For salvation: In the Roman world of Paul’s day, men looked for salvation. Philosophers knew that man was sick and needed help. Epictetus called his lecture room “the hospital for the sick soul.” Epicurus called his teaching “the medicine of salvation.” Seneca said that because men were so conscious of “their weakness and their inefficiency in necessary things” that all men were looking “towards salvation.” Epictetus said that men were looking for a peace “not of Caesar’s proclamation, but of God’s.” (Cited in Barclay)
The gospel’s power to salvation comes to everyone who believes. God will not withhold salvation from the one who believes; but believing is the only requirement.
The message of the gospel came for the Jew first and also for the Greek (the non-Jew). This was demonstrated both by the ministry of Jesus (Mat_15:24) and the initial ministry of the disciples (Mat_10:5-6).
This means that the gospel was meant to go first to the ethnic and cultural Jew, and then to the cultural Greek. “At this time the word Greek had lost its racial sense altogether. It did not mean a native of the country of Greece . . . (a Greek) was one who knew the culture and the mind of Greece.”
For in it the righteousness of God is revealed: Simply, the gospel reveals the righteousness of God. This revelation of God’s righteousness comes to those with faith, fulfilling Hab_2:4 : The just - that is, the justified ones - shall live by faith.
It is essential to understand exactly what the righteousness of God revealed by the gospel is. It is not speaking of the holy righteousness of God that condemns the guilty sinner, but of the God-kind of righteousness that is given to the sinner who puts their trust in Jesus Christ.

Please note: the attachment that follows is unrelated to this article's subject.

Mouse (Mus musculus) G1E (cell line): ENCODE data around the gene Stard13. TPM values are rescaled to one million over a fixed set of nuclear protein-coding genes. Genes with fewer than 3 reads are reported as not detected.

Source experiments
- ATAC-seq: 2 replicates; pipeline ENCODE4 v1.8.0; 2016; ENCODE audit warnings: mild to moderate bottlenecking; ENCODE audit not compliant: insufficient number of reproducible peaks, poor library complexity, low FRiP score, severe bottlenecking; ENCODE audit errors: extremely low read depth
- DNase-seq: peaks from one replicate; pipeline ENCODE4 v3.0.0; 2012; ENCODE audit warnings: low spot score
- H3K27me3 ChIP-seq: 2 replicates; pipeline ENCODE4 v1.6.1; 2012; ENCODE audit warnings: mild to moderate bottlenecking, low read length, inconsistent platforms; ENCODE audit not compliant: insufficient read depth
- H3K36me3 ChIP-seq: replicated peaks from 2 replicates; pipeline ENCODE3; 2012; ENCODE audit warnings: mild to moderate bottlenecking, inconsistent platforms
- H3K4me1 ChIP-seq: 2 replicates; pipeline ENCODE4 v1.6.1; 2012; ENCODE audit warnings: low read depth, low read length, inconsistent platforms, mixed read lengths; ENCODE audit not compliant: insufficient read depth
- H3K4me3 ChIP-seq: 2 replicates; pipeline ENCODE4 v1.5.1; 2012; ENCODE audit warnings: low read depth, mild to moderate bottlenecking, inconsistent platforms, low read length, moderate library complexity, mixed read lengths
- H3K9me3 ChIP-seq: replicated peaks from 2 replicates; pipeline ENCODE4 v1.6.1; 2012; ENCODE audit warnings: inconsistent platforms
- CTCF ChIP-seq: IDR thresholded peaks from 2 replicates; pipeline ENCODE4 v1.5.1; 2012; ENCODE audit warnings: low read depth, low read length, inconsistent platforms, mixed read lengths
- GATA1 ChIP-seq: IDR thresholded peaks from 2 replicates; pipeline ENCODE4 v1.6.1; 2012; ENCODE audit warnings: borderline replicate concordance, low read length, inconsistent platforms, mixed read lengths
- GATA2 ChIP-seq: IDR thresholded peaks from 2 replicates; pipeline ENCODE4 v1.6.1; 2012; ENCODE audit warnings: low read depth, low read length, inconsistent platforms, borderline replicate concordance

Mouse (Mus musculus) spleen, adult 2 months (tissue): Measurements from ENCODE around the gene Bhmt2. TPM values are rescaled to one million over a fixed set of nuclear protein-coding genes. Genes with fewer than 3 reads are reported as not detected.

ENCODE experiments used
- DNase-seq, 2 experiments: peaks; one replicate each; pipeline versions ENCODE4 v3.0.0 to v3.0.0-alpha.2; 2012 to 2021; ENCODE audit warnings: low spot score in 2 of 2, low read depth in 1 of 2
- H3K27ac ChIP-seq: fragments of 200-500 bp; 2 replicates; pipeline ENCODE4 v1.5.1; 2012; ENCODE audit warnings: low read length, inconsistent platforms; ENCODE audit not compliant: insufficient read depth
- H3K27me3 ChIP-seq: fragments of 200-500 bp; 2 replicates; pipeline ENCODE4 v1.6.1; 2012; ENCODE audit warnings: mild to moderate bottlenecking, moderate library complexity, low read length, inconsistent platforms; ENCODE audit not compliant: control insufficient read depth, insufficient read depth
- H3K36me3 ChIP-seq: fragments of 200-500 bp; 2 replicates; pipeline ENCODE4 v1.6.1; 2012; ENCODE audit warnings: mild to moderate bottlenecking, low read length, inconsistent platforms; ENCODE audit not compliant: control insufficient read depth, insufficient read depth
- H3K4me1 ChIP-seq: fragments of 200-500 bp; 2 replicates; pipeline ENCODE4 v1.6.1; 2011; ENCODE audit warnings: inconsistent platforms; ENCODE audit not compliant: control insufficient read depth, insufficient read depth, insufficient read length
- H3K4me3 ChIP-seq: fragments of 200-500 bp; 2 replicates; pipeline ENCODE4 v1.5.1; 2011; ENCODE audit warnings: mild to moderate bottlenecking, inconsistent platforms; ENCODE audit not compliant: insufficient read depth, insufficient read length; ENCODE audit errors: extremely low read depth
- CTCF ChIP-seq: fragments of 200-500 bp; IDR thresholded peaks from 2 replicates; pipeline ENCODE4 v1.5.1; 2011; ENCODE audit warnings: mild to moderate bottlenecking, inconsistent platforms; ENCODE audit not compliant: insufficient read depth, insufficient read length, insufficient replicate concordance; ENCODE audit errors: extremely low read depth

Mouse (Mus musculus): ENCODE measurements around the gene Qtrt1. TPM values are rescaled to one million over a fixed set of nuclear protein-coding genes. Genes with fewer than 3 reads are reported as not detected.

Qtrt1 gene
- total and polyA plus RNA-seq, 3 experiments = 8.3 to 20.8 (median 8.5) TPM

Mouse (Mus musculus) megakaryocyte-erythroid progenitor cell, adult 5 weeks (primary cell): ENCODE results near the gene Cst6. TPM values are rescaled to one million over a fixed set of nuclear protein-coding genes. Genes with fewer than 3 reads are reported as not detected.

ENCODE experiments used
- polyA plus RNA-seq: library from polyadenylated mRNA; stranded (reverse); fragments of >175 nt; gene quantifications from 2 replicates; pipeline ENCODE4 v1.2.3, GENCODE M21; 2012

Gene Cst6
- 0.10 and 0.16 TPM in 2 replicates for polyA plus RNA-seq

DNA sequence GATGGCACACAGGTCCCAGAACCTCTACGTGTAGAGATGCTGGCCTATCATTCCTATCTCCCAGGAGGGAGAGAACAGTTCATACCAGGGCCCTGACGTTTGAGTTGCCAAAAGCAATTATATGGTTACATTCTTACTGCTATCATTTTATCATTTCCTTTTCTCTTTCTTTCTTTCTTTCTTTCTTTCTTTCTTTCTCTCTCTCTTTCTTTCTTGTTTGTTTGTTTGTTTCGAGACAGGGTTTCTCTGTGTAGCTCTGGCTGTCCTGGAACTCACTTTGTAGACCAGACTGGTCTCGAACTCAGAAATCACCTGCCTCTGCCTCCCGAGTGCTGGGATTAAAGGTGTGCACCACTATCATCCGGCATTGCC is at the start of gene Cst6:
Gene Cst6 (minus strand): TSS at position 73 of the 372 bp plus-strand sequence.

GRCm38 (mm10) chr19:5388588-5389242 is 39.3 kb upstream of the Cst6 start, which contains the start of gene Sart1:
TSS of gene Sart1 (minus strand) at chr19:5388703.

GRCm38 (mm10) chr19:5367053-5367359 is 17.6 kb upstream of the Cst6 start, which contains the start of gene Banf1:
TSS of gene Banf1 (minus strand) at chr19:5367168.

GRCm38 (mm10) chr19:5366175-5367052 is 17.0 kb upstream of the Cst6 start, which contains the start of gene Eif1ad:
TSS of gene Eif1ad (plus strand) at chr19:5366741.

Righteousness: William Barclay explains the meaning of this ancient Greek word dikaioo, which means I justify, and is the root of dikaioun (righteousness): “All verbs in Greek which end in oo . . . always mean to treat, or account or reckon a person as something. If God justifies a sinner, it does not mean that he finds reasons to prove that he was right - far from it. It does not even mean, at this point, that he makes the sinner a good man. It means that God treats the sinner as if he had not been a sinner at all.”
“It was the happiest day in Luther’s life when he discovered that ‘God’s Righteousness’ as used in Romans means God’s verdict of righteousness upon the believer.” (Lenski)
This declaration is even greater when we understand that this is the righteousness of God given to the believer. It is not the righteousness of even them most holy mere man, nor is it the righteousness of innocent Adam in Eden. It is God’s righteousness. “The righteousness which is unto justification is one characterized by the perfection belonging to all that God is and does. It is a ‘God-righteousness’.” (Murray)
This faith (trust) in Jesus Christ becomes the basis of life for those who are justified (declared righteous); truly, the just shall live by faith. They are not only saved by faith, but they live by faith.
From faith to faith: The idea behind this difficult phrase is probably “by faith from beginning to end.” The NIV translates the phrase from faith to faith as by faith from first to last.
“He saith not, from faith to works, or from works to faith; but from faith to faith, only by faith.”
“Perhaps what it conveys is the necessity of issuing a reminder to the believer that justifying faith is only the beginning of the Christians life. The same attitude must govern him in his continuing experience as a child of God.” (Harrison) This is an “echo” of Paul’s message in Gal_3:1-3.
Whatever we take from tonights lesson, it should be that, it is impossible to please God without faith.
Jesus said that if we had the faith of a mustard seed, we could move mountains.
Next week,Lord willing, we will finish chapter this chapter.